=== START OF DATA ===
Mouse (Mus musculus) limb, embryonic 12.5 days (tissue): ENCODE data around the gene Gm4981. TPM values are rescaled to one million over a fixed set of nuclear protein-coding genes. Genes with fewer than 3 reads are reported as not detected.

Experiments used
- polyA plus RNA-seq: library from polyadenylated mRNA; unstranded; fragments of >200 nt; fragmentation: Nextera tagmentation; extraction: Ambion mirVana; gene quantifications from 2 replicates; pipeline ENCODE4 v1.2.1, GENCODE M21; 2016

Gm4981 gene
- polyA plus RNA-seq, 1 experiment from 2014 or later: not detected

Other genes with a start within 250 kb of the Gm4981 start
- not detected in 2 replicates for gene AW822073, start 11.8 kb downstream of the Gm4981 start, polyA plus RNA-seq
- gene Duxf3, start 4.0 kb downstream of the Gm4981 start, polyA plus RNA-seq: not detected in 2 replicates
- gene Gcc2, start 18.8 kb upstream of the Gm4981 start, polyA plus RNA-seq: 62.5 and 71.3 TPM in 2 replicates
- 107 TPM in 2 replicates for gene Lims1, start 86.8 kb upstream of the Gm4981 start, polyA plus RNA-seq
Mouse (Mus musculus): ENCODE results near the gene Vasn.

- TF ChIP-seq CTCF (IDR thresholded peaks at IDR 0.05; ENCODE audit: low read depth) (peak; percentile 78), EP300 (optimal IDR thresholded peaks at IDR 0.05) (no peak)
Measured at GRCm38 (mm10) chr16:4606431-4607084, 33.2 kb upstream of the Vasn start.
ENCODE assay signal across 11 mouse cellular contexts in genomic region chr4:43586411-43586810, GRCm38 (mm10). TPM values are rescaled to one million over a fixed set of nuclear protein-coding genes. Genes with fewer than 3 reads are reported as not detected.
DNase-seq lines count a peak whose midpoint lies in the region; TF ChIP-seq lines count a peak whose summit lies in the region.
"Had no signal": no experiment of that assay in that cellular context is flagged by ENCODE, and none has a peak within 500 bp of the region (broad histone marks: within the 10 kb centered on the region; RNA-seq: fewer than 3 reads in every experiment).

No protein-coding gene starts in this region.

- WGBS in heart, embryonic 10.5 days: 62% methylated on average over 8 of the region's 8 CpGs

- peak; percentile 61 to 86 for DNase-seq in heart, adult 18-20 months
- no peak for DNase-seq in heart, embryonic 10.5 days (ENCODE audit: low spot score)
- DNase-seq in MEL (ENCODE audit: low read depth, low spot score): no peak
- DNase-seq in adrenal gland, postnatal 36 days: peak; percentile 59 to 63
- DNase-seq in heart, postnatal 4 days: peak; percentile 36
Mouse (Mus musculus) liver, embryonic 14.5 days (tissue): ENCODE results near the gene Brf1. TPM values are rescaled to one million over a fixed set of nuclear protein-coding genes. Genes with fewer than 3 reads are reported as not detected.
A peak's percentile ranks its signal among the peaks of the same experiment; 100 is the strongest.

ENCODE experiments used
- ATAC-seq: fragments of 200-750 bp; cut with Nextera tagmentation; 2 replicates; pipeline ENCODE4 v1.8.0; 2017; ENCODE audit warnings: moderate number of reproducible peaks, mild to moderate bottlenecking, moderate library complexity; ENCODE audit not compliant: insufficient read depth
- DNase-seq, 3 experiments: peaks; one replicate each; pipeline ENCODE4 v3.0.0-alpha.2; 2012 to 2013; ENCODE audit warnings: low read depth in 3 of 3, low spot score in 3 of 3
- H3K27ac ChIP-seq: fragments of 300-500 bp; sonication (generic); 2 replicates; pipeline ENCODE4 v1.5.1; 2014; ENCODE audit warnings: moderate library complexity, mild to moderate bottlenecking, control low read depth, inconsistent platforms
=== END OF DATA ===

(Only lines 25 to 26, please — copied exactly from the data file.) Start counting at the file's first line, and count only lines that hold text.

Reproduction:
A peak's percentile ranks its signal among the peaks of the same experiment; 100 is the strongest.

ENCODE experiments used